It’s Slow Fish time!
The event will be both online and offline, starting today through July
Slow Fish, the biennial event organized in Italy by Slow Food and the Liguria Region, will be divided into both online and offline activities this year due to the ongoing pandemic. The theme of the tenth edition is The Water Cycles.
Online activities start today: a rich program of events addresses the problems and challenges our seas face, bringing together diverse communities of fishers, scientists, cooks and organizations that show us how we can all play a role in creating a better future. There’ll be Conferences and Forums; explanatory How It’s Made videos which reveal production techniques, recipes and other food preparation secrets; Sea Tales, stories of people and communities around the world; Fish Out Of Water, online dialogues that bring apparently-distant worlds together; and Food Talks with writers, economists, philosophers, anthropologists and ecologists.
The physical event will take place in Genoa, Italy, from July 1-4: Taste Workshops, Dinner Dates and other local meetings in Liguria are all on the Slow Fish Menu. Check out the full program at the event website.
“The goal of Slow Fish 2021 is to show how individual and collective choices have collateral effects far beyond what we can see, thanks to the complex web of interconnections which links everything, from the microscopic all the way up to the planetary level”, comments Tasha Sutcliffe, a Canadian independent consultant on fisheries policy and programs and member of the new Slow Fish Advisory Board. This new guiding tool for the international Slow Fish network, presented today, involves researchers, activists and experts from various fields, including fishers. It covers different regional contexts and plays an important cohesive, proactive and pragmatic role within the network. The Advisory Board is intended to provide guidance on issues related to the political direction of the campaign as well as to respond to more technical and regional issues related to the biological, environmental, and economic aspects of fisheries. Meet the members of the board here.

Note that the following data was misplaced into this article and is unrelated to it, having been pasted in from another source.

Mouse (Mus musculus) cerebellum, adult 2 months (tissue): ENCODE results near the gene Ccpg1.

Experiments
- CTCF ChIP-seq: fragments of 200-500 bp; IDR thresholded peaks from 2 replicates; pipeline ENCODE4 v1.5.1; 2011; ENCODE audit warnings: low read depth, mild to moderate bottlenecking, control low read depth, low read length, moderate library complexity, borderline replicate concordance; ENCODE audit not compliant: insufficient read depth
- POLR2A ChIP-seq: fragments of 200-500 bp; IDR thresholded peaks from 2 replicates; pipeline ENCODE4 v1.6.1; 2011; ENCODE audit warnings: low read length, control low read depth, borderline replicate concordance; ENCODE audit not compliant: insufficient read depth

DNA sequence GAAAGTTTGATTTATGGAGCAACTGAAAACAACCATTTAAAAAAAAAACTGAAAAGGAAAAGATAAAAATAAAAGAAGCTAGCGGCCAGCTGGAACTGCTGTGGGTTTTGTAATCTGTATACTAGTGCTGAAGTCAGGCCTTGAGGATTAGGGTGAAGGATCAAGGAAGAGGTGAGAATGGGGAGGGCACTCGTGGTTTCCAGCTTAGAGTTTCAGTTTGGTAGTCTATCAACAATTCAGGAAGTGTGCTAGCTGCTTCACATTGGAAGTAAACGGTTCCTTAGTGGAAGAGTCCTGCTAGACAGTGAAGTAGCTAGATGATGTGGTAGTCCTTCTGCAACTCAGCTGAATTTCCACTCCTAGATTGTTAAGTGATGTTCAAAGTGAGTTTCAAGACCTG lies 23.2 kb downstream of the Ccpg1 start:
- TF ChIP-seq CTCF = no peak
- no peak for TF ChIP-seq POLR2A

“Slow Fish has always looked to the seas and the oceans. But the life of the seas and oceans, and their health, has a strong impact on our own lives on this planet”, adds Paula Barbeito, coordinator of the Slow Fish Network. “Think of the influence that the seas and oceans have on the climate, or the ways human behavior can damage these ecosystems. Intensive production activities, for example, require the massive use of chemical substances that pollute the atmosphere, increase atmospheric carbon, and even impact the pH level of the oceans, provoking their long-term acidification. On the other hand, activities which aim for greater sustainability do so by seeking to disturb the natural equilibrium as little as possible.” Find out more here.